I give many problems in which they have to design a circuit to achieve a particular goal. First they come up with the mathematical values, but then I require that they use E24 values. I also require that they do worst case analysis. Related to this I have them to sensititivity analyses to determine which components need tighter component tolerances and which ones can be loosened up. This is much easier to do with transistor circuits, but I can still get them in the habit of knowing how to do it and enough practice at it that they aren't afraid to do so.

In the vein of your Friday Foolers, I try to give out "cookie problems" in which I give them a non-trivial problem, often with a twist, and give a big cookie (like a 12" chocalate chip cookie from a local bakery) to the first person that turns in the correct answer with correct justification and reasoning. I will also throw up interesting problems in class for discussion and solution.

Mar 31, 2012
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This school has always had a reputation for having more hands-on practical lab and field learning opportunities than most other schools. Sadly, even though many of the labs have been replaced by simulation exercises, this is probably still the case because most other schools seem to have gone down this road just as fast or even faster.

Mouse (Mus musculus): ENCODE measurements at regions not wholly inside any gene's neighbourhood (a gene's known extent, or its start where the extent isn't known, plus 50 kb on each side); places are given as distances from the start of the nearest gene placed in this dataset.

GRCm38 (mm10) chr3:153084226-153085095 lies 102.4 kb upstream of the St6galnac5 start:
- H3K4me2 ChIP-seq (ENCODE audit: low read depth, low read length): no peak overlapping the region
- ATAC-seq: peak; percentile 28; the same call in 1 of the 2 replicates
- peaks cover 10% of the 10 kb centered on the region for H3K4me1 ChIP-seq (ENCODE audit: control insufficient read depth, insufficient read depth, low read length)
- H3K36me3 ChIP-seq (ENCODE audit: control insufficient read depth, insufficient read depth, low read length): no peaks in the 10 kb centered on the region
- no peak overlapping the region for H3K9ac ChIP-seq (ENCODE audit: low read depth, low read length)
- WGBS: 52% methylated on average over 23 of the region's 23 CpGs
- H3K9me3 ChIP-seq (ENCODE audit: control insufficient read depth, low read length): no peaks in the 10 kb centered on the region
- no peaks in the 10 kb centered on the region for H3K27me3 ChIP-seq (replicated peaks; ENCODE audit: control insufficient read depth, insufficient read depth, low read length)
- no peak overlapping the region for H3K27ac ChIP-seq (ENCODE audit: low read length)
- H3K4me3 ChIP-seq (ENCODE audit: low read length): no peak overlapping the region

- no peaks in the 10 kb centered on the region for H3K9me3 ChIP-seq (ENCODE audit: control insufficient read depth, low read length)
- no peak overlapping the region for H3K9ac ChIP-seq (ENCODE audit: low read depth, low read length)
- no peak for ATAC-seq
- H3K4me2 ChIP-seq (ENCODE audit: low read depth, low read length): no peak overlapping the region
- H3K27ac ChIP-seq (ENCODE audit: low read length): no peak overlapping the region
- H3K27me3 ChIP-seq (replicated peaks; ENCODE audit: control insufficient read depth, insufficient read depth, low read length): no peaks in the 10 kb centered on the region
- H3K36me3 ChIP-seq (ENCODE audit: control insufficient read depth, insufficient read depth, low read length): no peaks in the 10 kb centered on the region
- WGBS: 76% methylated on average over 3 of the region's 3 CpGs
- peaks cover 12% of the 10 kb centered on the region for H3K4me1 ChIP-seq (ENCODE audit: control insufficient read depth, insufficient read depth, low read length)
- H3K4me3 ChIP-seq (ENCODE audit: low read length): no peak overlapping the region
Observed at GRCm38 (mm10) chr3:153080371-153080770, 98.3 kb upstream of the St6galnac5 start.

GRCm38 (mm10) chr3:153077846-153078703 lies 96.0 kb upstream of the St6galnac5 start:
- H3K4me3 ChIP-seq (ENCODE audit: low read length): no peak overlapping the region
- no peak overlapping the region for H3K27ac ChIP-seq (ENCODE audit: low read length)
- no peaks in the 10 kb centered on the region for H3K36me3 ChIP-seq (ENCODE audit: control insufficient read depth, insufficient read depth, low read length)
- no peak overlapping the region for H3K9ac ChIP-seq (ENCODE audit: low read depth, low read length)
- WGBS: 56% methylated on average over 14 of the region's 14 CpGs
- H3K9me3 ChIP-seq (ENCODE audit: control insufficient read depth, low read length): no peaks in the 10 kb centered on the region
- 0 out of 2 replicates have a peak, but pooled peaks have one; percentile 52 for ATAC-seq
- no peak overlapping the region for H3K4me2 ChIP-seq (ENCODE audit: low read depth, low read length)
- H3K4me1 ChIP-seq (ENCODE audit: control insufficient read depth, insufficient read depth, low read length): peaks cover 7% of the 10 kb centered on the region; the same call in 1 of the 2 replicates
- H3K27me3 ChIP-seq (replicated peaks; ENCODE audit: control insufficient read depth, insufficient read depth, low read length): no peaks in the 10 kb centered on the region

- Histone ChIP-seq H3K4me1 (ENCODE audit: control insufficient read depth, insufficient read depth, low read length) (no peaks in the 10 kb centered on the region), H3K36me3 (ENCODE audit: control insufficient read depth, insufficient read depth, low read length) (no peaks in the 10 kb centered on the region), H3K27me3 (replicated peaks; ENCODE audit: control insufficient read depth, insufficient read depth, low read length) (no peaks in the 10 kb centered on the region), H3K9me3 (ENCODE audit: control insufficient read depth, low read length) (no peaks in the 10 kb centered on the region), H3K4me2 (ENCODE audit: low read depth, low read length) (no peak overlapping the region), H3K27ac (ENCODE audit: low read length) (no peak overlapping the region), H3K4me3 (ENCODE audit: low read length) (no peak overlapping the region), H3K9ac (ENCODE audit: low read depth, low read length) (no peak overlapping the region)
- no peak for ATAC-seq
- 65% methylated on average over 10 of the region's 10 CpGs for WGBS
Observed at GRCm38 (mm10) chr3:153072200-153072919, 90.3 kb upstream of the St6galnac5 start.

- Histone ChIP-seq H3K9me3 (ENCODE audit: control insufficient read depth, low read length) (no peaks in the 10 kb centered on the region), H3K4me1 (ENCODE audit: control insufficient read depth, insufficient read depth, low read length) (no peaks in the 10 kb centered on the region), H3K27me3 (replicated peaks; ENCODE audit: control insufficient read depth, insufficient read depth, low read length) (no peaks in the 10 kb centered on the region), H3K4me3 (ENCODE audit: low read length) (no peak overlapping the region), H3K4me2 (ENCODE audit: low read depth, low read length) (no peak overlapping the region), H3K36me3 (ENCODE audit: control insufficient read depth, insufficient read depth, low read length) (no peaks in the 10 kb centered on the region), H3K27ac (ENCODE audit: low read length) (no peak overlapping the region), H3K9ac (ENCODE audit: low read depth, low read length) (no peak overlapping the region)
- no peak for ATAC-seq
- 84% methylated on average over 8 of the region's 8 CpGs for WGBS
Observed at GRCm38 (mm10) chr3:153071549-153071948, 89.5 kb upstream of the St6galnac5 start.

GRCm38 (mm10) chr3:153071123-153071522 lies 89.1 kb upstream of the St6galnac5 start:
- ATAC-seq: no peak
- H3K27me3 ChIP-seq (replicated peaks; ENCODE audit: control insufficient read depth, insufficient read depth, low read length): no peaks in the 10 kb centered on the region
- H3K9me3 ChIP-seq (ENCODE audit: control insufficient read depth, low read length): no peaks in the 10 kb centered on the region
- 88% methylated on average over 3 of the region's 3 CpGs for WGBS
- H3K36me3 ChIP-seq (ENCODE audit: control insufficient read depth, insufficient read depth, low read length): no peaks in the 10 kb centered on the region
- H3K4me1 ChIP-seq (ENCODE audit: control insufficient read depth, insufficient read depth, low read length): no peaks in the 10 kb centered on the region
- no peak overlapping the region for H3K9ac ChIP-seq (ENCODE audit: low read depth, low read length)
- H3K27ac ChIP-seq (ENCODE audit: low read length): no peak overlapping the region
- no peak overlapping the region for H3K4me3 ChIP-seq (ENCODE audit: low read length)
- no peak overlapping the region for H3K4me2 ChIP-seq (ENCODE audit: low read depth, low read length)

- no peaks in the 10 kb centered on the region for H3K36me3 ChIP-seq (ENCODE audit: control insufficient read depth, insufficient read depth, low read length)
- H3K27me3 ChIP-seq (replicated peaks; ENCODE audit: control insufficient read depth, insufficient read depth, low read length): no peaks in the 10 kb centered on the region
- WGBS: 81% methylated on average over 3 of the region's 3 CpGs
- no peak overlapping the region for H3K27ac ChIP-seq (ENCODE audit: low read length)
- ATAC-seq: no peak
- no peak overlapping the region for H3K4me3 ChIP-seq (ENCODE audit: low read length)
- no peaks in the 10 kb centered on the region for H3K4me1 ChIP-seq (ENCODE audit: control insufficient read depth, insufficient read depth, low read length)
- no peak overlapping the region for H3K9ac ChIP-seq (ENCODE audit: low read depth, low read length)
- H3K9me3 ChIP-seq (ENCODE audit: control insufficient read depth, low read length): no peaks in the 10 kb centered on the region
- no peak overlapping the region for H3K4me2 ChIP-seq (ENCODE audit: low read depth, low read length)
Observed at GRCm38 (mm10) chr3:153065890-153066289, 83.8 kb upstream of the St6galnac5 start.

It's a trend that I hate and that I think is short-sighted and that does a serious disservice to the students. If anything we need extensive hand-on experiences even more than before because of the fact that fewer students are entering the curriculum with a personal passion for the field gained as a hobbyist (such as a ham background) and, instead, are coming in with no background and no interest at all but only because they've been led to believe that and engineering degree is a ticket to a big paycheck.